The noble automobile: Since the first one rolled off Henry Ford’s assembly line more than 100 years ago, we’ve never stopped looking for ways to improve it. Every day, it seems cars are getting safer, more environmentally friendly and more technologically advanced – until it’s time to contact the dealer for service.
Service and repair are where auto dealers make most of their money – more than 50% of dealerships’ profits. For example, they make about $300 on the sale of a new car, but over the life of that same car’s four-year warranty, they make about $4,000 on repair, warranty and recall work. So, with all the technology that’s being built into cars these days, where can we implement some of that innovation into the customer experience?
Thanks to advances in artificial intelligence and other platforms, there are clear opportunities for improvement in a few key areas:
- Smarter call centers
- Better internal communication
- More comprehensive service through augmented reality
Smarter call centers
When repair customers contact their dealership, that call is routed through a business development center (BDC), essentially a basic call center where someone will take the callers’ information and help them make appointments, but isn’t necessarily able to, or expected to, answer specific questions about service or parts, or about the status of a particular customer’s vehicle. It’s quite literally just a room full of people answering phones.
But by implementing AI, we can create a call center that’s not only more efficient but also much smarter by default. About 80% of the service functions handled by typical BDC calls can be automated – whether that’s setting appointments, appointment reminders, status updates or anything else that doesn’t need to be addressed by someone with a particular skill set or knowledge base. The other 20% is where the rubber hits the road, and that’s exactly where the dealership’s resources are best used: putting fewer, but smarter people in place to create a more intelligent call center.
When a dealership gets high-priority calls, it’s crucial that they be directed to the right person – someone who is well-trained, service-oriented and proactive to add value to that phone call for high-value customers. These people will have the training to set appointments based on being in close contact with the sales and service departments to both anticipate and understand what the customers need and walk them through the process. They’re going to be able and empowered to connect with the customers – and make them happy.
Better internal communication
There’s an old joke among dealership service departments: that the service advisors always get their 25,000 daily steps because they spend so much time walking back and forth between the front desk where they interact with the customers, the service department where they check in with the mechanics on the status of a repair project, and the parts department where they make sure the parts needed to complete that repair are in stock.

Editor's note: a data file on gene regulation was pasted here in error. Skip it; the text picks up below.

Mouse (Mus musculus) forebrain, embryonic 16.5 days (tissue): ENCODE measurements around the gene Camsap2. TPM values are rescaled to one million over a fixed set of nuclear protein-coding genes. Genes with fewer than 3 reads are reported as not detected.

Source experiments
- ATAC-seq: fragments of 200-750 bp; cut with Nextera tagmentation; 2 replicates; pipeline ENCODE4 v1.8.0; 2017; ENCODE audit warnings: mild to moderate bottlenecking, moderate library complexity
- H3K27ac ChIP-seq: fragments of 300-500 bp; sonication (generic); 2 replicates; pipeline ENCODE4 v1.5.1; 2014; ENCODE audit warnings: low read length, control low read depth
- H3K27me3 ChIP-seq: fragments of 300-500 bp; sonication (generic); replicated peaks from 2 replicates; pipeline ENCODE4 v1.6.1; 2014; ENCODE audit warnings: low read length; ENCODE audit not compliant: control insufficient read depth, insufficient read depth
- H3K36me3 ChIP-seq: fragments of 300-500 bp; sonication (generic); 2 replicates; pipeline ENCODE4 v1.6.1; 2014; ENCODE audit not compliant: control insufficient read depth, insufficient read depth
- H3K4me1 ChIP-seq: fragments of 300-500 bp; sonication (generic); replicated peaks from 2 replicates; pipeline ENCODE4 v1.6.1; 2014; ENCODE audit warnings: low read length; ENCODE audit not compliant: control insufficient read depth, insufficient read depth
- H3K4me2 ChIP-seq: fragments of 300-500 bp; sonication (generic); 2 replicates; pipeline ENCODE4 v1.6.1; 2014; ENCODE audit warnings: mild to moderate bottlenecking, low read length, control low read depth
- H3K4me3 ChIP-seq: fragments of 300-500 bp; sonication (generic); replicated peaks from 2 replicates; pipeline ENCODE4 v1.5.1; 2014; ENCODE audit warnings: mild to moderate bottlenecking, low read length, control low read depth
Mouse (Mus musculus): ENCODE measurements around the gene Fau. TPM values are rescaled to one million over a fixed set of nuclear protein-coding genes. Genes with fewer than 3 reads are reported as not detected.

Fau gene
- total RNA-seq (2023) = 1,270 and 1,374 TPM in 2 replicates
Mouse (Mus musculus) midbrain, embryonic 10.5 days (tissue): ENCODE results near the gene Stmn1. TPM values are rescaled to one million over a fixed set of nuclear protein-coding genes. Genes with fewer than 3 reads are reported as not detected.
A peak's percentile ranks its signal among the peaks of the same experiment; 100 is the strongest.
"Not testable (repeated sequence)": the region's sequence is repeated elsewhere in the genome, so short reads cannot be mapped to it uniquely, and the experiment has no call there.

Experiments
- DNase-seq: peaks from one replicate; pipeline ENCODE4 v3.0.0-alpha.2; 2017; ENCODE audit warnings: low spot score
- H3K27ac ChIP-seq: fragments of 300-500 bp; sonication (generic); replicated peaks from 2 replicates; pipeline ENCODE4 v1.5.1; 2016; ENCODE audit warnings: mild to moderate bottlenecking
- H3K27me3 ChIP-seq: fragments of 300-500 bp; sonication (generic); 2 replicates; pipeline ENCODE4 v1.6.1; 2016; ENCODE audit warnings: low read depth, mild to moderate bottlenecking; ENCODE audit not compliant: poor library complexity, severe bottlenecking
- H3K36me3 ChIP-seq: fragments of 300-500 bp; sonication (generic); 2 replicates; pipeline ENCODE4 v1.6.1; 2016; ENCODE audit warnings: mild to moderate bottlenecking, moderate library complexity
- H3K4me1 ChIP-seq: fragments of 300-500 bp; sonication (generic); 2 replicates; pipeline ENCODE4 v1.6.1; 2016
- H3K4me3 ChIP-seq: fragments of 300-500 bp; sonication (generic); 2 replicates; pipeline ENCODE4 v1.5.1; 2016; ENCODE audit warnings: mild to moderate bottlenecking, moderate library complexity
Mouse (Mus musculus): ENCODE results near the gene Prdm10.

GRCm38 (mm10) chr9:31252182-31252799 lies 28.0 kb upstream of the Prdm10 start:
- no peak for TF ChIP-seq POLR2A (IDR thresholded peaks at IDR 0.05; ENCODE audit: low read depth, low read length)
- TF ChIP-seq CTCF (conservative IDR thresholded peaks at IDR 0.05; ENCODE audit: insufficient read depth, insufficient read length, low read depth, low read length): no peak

In just about every other work environment imaginable, there’s some sort of internal communication platform in place to handle these types of interactions, and there’s absolutely no reason that a similar system couldn’t be used to improve internal communication between the different areas of a dealership’s service department. We’ve already created a smarter, more efficient call center staffed by our most elite group of customer service professionals, so the next logical step is to arm them with the communications tools they need and put them at the forefront of this process. Just to be fair, we can always get the service advisor a treadmill.
More comprehensive service through augmented reality
One trend that is going to start becoming more prevalent in the service department is the capturing of the multi-point inspection using smartphones and augmented reality. This will allow the mechanic to take pictures or video of components that can wear down, such as tires, brake pads and fan belts; or measure fluid levels for things such as transmission fluid. In the short term, we’ll be able to point out and circle these areas for the customer remotely to expedite service decisions and generally make things run more efficiently.
But in the long term, the potential exists for the integration of advanced computer vision technology, which is what we call the visual aspect of artificial intelligence. Using this technology, the system can visually detect problems through AI that a human technician might not be able to see, as well as anticipate future problems that might arise 2,000 miles (3,200 km) down the road. So not only are we providing the best and most cutting-edge service to the customer, but we’re also creating a higher level of credibility and trust between that customer and the technician.
Tasso Roumeliotis (pictured above, left) is CEO and co-founder of Numa, an AI-driven software service that automates customer communication via text and voice to ensure businesses never miss a call.